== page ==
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O! the knot and the fairing were given to me When the golden-hair'd laddie came over the las O, Marian the merry, why now sadly sighing,

Your tresses neglected are sport for the breeze, The villagers' pastimes why foolishly flying,

O say, silly Marian, what symptoms are these 7 O, the knot and the fairing no longer please me, For the golden-hair'd laddie's gone over the les O, Marian the merry, again sweetly smiling,

Again like the fawn tripping lightly along, What innocent hope all your sorrows beguiling, O, say, happy Marian, enlivens your song? O, the knot and the fairing again pleasure me, For the golden-hair'd laddie's come over the lea.

MY TEMPLES WITH CLUSTERS. My temples with clusters of grapes I'll entwine, And barter all joys for a goblet of wine, In search of a Venus no longer I'll run, But stop and forget her at Bacchus' tun; No longer I'll run,

But stop and forget her at Bacchus' tun. Yet why this resolve to relinquish the fair? 'Tis a folly with spirits like mine to despair, For what mighty charms can be found in a glass, If not fill'd to the health of some favourite lass? 'Tis woman, whose charms every rapture impart, And lend a new spring to the pulse of the heart; The miser himself, so supreme is her sway, Grows a convert to love, and resigns her his key. At the sound of her voice, Sorrow lifts up her head And Poverty listens well pleas'd from her shed;

Thile age, in an ecstacy, hobbling along, eats time with the crutch, to the tune of her song. hen bring me a goblet from Bacchus' hoard, The largest and deepest that stands on the board, Il fill up a brimmer, and drink to the fair, Tis the thirst of a love-and pledge me who dare.


ack came home his pockets lin❜d,
In search of Poll, his only pleasure;
o Pickle Stairs his course inclined
In her fair lap to pour his treasure,
But scarce arriv'd at fam'd Rag Fair,
Where the keen Jew the clod pole fleeces;
lis whistle turn'd into a stare,
At come who'll buy my water cresses,

He starts and trembles at the sound
Which now is heard, and now obstructed,
And now his hopes are all aground,

And now 'tis to his ear conducted:
Zounds! cried out Jack, I know that phiz,
But then such togs! they're all to pieces,
Why it cannot be-d-n me, it is;

'Tis Poll, a bawling water cresses. And now she's in his arms, while he

Bids her relate fortune's reverses; The world turns faithless as the sea,

And loads false friends and troops with curses. They took, cried she, my very bed,

The sticks they seized and sold in pieces, So to get an honest piece of bread,

I cries, who'll buy my water cresses,

Still art thou rich, my girl, cried Jack,

And still shalt taste each earthly pleasure,
Thou'rt true, though rags are on thy back,
And honour, Poll, is a noble treasure.
In this gay tog shop, rigg'd so neat,

Ill fortune from this moment ceases,
This said, he scatter'd in the street,
Baskets, and rags, and water cresses.


Young Donald is the blithest lad,
That e'er made love to me ;
Whene'er he's by, my heart is glad,
He seems so gay and free;
Then on his pipe he plays so sweet,
And in his plaid he looks so neat,
It cheers my heart at eve to meet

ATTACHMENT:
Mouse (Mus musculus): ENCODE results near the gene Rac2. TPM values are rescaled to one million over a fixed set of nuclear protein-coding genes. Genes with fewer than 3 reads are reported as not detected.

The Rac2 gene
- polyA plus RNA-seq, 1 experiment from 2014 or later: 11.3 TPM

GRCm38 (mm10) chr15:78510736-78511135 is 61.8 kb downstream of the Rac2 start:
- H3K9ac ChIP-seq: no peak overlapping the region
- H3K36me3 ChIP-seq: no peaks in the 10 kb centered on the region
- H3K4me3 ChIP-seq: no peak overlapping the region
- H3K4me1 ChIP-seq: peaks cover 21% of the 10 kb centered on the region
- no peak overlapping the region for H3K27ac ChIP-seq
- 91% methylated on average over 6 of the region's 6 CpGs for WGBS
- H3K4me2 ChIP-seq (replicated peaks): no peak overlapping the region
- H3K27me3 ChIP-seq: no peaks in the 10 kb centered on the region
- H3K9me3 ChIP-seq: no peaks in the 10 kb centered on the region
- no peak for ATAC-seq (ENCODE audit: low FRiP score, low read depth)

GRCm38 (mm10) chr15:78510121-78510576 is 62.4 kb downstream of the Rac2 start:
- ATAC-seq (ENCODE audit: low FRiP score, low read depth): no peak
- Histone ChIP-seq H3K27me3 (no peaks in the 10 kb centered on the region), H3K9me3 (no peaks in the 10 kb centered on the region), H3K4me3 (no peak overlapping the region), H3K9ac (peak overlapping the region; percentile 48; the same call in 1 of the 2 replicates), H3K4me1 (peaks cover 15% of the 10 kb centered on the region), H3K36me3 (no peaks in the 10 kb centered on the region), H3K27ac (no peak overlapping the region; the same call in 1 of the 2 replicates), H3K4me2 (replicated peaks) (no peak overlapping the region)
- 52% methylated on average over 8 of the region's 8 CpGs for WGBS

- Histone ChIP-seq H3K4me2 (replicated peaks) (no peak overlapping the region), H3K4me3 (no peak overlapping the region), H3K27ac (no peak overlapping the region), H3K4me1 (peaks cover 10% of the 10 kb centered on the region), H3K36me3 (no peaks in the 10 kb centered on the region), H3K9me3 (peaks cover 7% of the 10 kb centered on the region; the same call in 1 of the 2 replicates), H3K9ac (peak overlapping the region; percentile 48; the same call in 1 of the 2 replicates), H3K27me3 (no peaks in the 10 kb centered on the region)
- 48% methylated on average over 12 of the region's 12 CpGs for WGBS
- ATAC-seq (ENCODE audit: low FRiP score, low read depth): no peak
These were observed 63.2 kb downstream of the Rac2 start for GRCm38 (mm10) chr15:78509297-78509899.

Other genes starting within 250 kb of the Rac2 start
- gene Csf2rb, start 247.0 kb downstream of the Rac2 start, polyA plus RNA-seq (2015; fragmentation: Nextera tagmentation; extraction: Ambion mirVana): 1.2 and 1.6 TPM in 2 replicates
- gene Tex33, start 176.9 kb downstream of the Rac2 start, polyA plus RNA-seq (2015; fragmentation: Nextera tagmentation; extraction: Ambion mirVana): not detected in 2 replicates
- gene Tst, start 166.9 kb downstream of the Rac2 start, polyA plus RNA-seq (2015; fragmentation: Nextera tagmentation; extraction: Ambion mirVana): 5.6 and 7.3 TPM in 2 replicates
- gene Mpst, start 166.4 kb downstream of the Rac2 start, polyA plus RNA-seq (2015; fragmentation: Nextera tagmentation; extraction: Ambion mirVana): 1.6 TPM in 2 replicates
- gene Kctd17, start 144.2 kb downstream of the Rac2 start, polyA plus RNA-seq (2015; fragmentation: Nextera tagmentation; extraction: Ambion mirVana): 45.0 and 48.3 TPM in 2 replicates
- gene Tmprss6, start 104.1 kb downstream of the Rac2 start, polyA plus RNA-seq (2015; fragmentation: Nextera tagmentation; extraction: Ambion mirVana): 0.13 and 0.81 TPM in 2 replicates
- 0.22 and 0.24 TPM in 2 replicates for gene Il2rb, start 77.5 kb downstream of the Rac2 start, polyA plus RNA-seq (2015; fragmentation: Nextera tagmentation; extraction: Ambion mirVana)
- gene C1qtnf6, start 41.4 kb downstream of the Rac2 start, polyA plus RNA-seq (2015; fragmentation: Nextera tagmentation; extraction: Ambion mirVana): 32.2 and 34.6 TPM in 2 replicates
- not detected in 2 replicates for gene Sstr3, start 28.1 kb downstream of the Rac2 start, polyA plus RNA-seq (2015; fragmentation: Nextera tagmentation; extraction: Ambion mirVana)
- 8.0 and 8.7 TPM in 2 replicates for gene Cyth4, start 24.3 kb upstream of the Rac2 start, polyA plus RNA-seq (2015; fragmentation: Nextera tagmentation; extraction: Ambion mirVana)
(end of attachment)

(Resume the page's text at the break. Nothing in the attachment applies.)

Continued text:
Young Donald of Dundee.

Whene'er I gang down yonder grove,
Young Sandy follows me,

And fain he wants to be my love,
But ah! it canna be:

My mither frets both soon and late,
For me to wed this youth I hate,
There's none need hope to gain your Kate
But Donald of Dundee.

When last we ranged the banks of Tay,
The ring he shew'd to me,
And bade me name the bridal day,
Then happy would he be;

I ken the youth will aye prove kind;
Nae mair my mither will I mind,

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Mess John to me shall quickly bind
Young Donald of Dundee.


Ah! Chloris, could I now but sit,
As unconcern'd as when
Your infant beauty could beget,
No happiness nor pain.
When I this drawing did admire,
And prized the coming day,
I little thought that rising fire
Would take my rest away.

Your charms in harmless childhood lay, As metals in a mine;

Age from no face takes more away,
Than youth conceal'd in thine;
But as your charms insensibly,

To their perfection press'd,
So love, as unperceiv'd, did fly,
And centred in my breast.

My passion with your beauty grew,
While Cupid, at my heart,
Still as his mother favoured you,
Threw a new flaming dart;
Each gloried in their wanton part;
To make a lover, he
Employ'd the utmost of his heart;
To make a beauty, she.



From thee, Eliza, I must go,
And from my native shore ;
The cruel fates between us throw
A boundless ocean's roar;
But boundless oceans, roaring wide,
Between my love and me,
They never, never can divide
My heart, my soul from thee.
Farewell, farewell, Eliza dear,

The maid that I adore!
A boding voice is in my ear,
We part to meet no more!
But the last throb that leaves my heart,
While death stands victor by,

That throb, Eliza, is thy part,
And thine that latest sigh.

The smiling morn, the breathing spring,
Invite the tuneful birds to sing,
And while they warble from each spray,
Love melts the universal lay.
Let us, Amanda, timely wise,
Like them improve the hour that flies,
And in soft raptures waste the day,
Among the banks of Invermay.

The lav'rocks now, and lint whites sing;
The rocks around with echoes ring;
The mavis, and the black bird's lay,
In tuneful strains do glad the day;

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